Hydraulics Facilitate Repairs on a 12,000-Ton Moveable Roof

The day after the Milwaukee Brewers finished their final game of the season at Miller Park in September of 2006, a different team went into action. This time the coaches were engineers, and the first-string players were millwrights, ironworkers, operating engineers and laborers.

The task for which they had been preparing was a major repair job on the stadium’s movable roof: replacement of the ten bogies (powered carriages) on which the five moveable sections of the roof are carried. The 12,000-ton roof is designed in a fan shape, with each of five movable sections pivoted at its home-plate end and riding on two bogies at its wide (outfield) end 600 feet away.


The 22-foot long original equipment bogies, two at each of the far corners of each fan-shaped roof section, were fitted with pairs of double-flanged wheels to ride on an eight-inch-wide circular track approximately 138 feet above ground level. Three-phase power for the bogie drive motors is fed out along each roof section from the home plate pivot end, eliminating any need for sliding contacts.

The two double-flanged wheels on each bogie were arranged to ride the single track in an in-line fashion. Additional safety is provided by guide rollers that follow single tracks mounted on both sidewalls of the main track bed.

The original equipment bogies proved inadequate for their massive burden, and the day after the Brewers’ September 2006 home finale, the roof had to be left in a partially open position when a bogie guide roller shattered.  Additionally, a drawback of the old bogies was that their wheel faces were cylindrical.  “The problem was in the cylindrical wheel with a relatively wide bearing surface where the outside of the wheel wanted to travel farther than the inside, about 5.5 inches in the worst case. It was this anomaly that may have caused the snapping sound as the bogies rolled along the rail,” explains Jim Ronning, a consulting engineer responsible for specifying the jacking arrangements.

“The wheels on the new bogies have spherical rolling surfaces  to allow for minor bogie tilt, and the wheel axles are turned such that the bogie naturally follows the curved track,” says Ronning. “Additionally, the new bogie design employs four wheels arranged in two pairs, instead of the previous two-wheel design.”  The new bogies are 24 feet long and each weighs either 49 or 66 tons, depending upon its location. They are powered by 60-hp motors via gear boxes and massive roller chains.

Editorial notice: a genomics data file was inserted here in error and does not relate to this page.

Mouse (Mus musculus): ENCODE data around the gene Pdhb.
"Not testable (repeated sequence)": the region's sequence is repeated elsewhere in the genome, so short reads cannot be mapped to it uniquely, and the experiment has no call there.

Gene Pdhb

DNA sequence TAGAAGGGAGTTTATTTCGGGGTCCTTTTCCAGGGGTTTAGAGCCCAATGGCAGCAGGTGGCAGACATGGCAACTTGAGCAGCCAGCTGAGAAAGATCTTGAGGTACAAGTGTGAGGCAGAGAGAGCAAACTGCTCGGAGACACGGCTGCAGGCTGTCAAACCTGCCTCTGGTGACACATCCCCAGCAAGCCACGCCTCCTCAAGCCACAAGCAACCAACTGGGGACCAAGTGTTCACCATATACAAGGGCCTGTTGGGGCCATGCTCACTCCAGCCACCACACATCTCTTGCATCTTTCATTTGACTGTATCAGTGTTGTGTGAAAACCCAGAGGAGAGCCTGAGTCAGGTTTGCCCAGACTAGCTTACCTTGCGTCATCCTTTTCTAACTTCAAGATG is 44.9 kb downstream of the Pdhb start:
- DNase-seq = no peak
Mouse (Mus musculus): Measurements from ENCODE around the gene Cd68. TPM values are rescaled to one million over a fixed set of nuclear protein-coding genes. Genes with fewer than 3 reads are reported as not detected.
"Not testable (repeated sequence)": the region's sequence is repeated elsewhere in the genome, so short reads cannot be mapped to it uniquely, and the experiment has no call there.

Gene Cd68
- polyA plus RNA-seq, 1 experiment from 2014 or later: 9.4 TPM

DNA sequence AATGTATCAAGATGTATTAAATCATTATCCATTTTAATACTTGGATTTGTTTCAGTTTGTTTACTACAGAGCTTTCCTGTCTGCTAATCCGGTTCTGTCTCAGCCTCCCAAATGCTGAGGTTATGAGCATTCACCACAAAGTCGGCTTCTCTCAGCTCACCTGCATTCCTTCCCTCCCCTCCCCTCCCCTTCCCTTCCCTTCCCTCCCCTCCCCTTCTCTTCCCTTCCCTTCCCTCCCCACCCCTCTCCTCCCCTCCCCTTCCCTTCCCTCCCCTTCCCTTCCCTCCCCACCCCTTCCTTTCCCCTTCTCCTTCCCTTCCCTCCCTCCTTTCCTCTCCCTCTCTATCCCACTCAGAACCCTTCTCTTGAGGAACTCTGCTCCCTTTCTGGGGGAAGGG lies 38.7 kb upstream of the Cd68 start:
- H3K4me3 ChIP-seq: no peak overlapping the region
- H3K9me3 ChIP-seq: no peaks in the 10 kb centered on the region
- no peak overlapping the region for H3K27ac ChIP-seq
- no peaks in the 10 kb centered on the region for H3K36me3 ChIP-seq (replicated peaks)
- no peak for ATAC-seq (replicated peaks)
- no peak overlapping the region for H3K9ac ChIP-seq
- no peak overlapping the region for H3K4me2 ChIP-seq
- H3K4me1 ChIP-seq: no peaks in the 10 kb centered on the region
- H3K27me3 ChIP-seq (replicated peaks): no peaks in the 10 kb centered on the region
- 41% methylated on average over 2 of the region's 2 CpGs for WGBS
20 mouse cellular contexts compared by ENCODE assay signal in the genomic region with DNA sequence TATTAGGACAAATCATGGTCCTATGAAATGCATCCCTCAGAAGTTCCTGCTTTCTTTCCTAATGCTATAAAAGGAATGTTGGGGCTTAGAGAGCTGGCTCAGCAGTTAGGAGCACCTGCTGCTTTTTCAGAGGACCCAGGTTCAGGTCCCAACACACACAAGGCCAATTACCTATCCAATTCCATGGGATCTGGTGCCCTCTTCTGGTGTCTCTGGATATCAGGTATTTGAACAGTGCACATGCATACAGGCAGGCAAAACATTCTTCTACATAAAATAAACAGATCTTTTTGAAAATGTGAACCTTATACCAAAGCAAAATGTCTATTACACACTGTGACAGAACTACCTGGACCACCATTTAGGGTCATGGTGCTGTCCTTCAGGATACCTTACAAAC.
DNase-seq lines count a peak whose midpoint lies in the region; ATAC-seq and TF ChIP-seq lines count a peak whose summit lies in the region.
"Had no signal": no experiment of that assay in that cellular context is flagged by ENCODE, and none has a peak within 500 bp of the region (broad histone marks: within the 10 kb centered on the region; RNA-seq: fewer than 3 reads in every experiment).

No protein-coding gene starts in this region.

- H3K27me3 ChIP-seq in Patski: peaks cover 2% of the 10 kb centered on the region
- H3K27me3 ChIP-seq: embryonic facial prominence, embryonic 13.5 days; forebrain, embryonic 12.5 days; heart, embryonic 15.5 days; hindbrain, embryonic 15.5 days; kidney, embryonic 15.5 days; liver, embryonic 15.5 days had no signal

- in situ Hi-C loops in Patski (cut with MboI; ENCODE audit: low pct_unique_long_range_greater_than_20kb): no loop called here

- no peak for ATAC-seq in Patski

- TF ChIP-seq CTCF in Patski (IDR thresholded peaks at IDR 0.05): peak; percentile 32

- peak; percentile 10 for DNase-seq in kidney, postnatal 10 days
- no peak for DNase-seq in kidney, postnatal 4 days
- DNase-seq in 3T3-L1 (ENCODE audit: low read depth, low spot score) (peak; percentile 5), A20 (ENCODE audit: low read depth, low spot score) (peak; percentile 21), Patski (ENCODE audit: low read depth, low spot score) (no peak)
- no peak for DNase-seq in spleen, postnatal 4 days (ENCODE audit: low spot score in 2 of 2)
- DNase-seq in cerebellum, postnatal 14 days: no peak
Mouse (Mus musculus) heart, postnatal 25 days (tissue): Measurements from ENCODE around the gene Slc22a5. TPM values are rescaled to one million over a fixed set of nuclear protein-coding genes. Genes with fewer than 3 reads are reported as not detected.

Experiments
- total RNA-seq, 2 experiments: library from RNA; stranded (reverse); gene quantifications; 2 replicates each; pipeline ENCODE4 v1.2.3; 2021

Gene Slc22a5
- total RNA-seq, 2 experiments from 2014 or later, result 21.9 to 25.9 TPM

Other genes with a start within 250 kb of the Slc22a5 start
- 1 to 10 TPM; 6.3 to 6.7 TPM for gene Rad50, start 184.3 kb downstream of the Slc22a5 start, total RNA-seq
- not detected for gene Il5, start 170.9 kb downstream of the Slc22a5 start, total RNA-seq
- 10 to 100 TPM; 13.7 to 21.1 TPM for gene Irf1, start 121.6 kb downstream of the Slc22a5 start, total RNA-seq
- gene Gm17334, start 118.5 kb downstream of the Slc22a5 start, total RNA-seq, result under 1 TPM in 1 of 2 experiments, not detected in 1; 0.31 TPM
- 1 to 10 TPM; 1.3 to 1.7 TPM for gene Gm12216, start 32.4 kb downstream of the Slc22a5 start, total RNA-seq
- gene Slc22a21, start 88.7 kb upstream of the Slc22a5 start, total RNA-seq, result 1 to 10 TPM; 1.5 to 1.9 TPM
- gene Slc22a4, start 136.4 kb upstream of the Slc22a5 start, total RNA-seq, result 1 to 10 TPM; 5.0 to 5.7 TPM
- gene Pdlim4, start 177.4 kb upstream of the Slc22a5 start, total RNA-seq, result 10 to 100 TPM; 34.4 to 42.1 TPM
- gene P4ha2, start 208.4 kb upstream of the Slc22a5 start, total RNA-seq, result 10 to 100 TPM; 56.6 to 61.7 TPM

Raising the Roof

In principle, the replacement of each bogie was straightforward: lift the roof, remove the old bogie, then position the new bogie and lower the roof. Executing the replacement was a little more complicated.  “There was extensive work to prepare the roof panels for jacking,” says engineer Ronning, explaining that jacking brackets to lift against had to be designed, fabricated, and installed, as well as jacking platforms.

According to Dale Anderson, Millwright General Foreman/Project Manager for Price Erecting, contractor for much of the work, lateral movement during the lifting process also had to be taken into account. Working 600 feet from the pivot ends of the roof panels, thermal expansion and contraction were significant, and wind effects could not be ignored.

The stadium roof sections were jacked in ten separate lifts, one for each bogie replacement.  Each time, the roof was lifted 4 to 6 inches, the old bogie driven out under its own power, a new bogie rolled in, and the roof lowered back into place on a spindle bearing. A 500-ton crane moved bogies to and from ground level.

Hydraulic Jacks Lifting a Jacking Bracket
Two hydraulic jacks are lifting an add-on jacking bracket. Another two jacks are on the other side of the tracks(Photo courtesy of Price Erecting Co., Milwaukee, Wisconsin).


Hydraulics Provide Lifting Muscle

The weight lifted ranged up to about 800 tons, so a capacity safety margin was provided by using four Enerpac 300-ton, 10,000 psi, 12-inch stroke cylinders for each lift. The cylinders were connected to a common manifold fed by an Enerpac 12.5 hp, 10,000 psi electric pump.

The jacks were equipped with lock rings to guarantee load holding, and a locking valve was used in the pump-to-manifold feed line. The locking valve incorporates a check valve with a manually controlled pilot operator.

The 300-ton jacks were a single-acting load-return type. To provide positive pull-down, the Enerpac pump setup included a valve with a venturi feature to deliver negative pressure when needed. The hydraulic system was assembled and tested before being put into service.

Jim Ronning explains that to provide for lateral movement during lifts, the jacks rested on a 1.5-inch-thick steel plate, then a sheet of coated plastic, and then a sheet of polished stainless steel.

Clinders Connected Manifold
The cylinders were connected to a common manifold fed by a 9.3 kW, 700 bar electric pump.


The Bottom Line
Work was completed successfully before opening day in 2007 on this $13-15 million project.

Miller Park hosts many loyal fans of the Milwaukee Brewers as well as rival Chicago Cubs fans who enjoy the relatively quick trip to the Milwaukee “away” games. A recent Sports Illustrated fan survey rated it as the best ballpark based on value per dollar spent. Stadium officials are very pleased with their much more reliable roof.

Grainger offers a wide variety of Enerpac products, from the most basic lifting set for small jobs to custom configured systems for large scale lifts similar to that featured in this article.

Article courtesy of Enerpac

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